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You can't prove...

... what the result of the division is by then multiplying by 0, and I thought you said that something divided by zero wasn't zero and now you're saying it is.

Any number can be divided by zero an infintely large number of times. It isn't 0, it isn't 1, it isn't 2, it isn't 3... it isn't 24.28... it isn't 1800, it isn't 1801...

Thanks Paul. I'm now as confused as Constantly, because, in my mind as well, despite that the two terms should still cancel.

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20th Feb 2013 18:16

They do

From the 2nd "So" to the 5th "So" are just different ways of writing 0 = 0 and the steps are all perfectly valid. But when you divide through by (a-b), you are dividing by nought and it all falls apart.

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By Triggle
20th Feb 2013 18:21

Any number divided by zero is any number and all numbers including 0 simultaneously.

There are infinite answers to the same calculation which is not the same as saying the result is infinity. The resut can infinitely small, infinitely large or anywhere in between.

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By BKD
20th Feb 2013 20:06

The answer is ...

... there is no answer.

x/0 has no value whatsoever, because there is NO number (at least not in the real world, where most of us live) which when multiplied by 0 will give you x.

The expression is therefore undefined and has no meaning. Trying to prove that it has a value - be that a single value or an infinite number of values - is pointless. (Though I'm guessing that there is some theoretical mathematician out there that is trying to prove me wrong.)

If you do want to prove it to yourselves, try plotting a graph of y=1/x. You'll find that the closer and closer x gets to 0, the closer y gets to infinity. But, and this is the important bit, the curve never touches the y-axis, which it would have to do in order to give a value to 1/0. So x/0 can never, ever, have any  value. QED

 

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20th Feb 2013 20:38

Surely

Because the line never touches the axis then x/0 = infinity. 

 

 a separate note if you were to rotate this line around the x axis then the cone shape you make would have an infinite volume but a finite surface area. love maths

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By BKD
20th Feb 2013 21:02

What is infinity?

If that were so, it is still the case that infinity has no value, therefore x/0 has no value. Theoretically, infinity is a point somewhere in the far, far distance on (at the end of) the y-axis. But because the 1/x curve never touches the y-axis. x/0 can never be infinity either.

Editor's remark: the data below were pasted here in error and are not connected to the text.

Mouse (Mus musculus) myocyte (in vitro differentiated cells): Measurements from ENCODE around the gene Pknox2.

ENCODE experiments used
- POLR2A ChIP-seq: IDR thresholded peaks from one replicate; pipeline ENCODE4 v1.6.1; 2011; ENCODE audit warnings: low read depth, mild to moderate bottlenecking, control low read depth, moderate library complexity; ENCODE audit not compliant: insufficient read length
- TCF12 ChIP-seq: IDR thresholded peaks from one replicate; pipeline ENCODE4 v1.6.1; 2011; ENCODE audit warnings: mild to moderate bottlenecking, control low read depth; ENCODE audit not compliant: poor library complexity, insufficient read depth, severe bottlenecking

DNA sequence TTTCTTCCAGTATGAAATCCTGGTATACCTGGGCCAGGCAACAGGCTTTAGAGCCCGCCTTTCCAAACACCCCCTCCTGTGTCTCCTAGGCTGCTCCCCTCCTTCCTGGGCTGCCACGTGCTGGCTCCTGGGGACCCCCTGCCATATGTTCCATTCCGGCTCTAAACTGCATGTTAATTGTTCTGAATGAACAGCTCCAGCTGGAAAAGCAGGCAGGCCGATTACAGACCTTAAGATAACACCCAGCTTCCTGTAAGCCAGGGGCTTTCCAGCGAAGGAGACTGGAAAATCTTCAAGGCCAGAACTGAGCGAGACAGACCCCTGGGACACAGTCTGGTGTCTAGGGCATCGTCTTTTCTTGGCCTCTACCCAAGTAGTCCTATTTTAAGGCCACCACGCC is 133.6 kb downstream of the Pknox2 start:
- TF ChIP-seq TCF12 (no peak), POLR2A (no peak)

And for the same reason the cone has an infinite surface area as well as infinite volume - the base of the cone gets wider and wider as x approaches 0 but never stops (it would stop only when it touched the y-axis at that theoretical point called infinity. Which would paradoxically result in a finite volume and finite surface area.)

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Just realised an error...

... in my formulae.

At step 4, it should be money is the root of all evil.

x/0 = ∞ by the way, where ∞ isn't infinity, but an infinitely large number! Ask a mathematician!

The only way that x/0 couldn't be a number BKD is if x or 0 weren't numbers. :)

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By BKD
20th Feb 2013 22:46

Let's assume that ...

...  ∞ does in fact represent a number, albeit infinitely large. So, tell me, what is the result of ∞ x 0? There should be no need to ask a mathematician - it doesn't matter how big ∞ is, the answer has to be 0. That being the case, x/0 cannot be ∞.

A mathematician will tell you that x/0 is undefined - it has no value.

I spent several years at university doing proof theory. Since I've managed to prove that x/0 cannot be ∞, the onus is now on you to prove that it is.

 

And for the pedants amongst us, "The love of money is the root of all evil."

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20th Feb 2013 23:25

Divide by zero

If you divide by zero all bets are off.

And results incorrect.

eg.

2 x 0 = 3 x 0

divide by zero on both sides ...

2  =  3

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21st Feb 2013 00:08

BKD

Saying you have proved your point then quoting your GCSE in maths or whatever does not mean your point is proven. Not to mention the fact that you missed my very interesting point earlier.

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By BKD
21st Feb 2013 08:12

Proof

Pottedbeef wrote:

Saying you have proved your point then quoting your GCSE in maths or whatever does not mean your point is proven. Not to mention the fact that you missed my very interesting point earlier.

You've misunderstood the meaning of 'proof' in proof theory. I have demonstrated using logical argument that x/0 cannot equal infinity (or, to be precise, an infinitely large number). All I've done is invite others to counter that with similar logical argument. Simply saying that x and 0 are both numbers doesn't count. (But if one persists witht that argument, there is a logical counter to it.)

As for your 'interesting' point, which one? Or did you miss my response at 21:02 yesterday?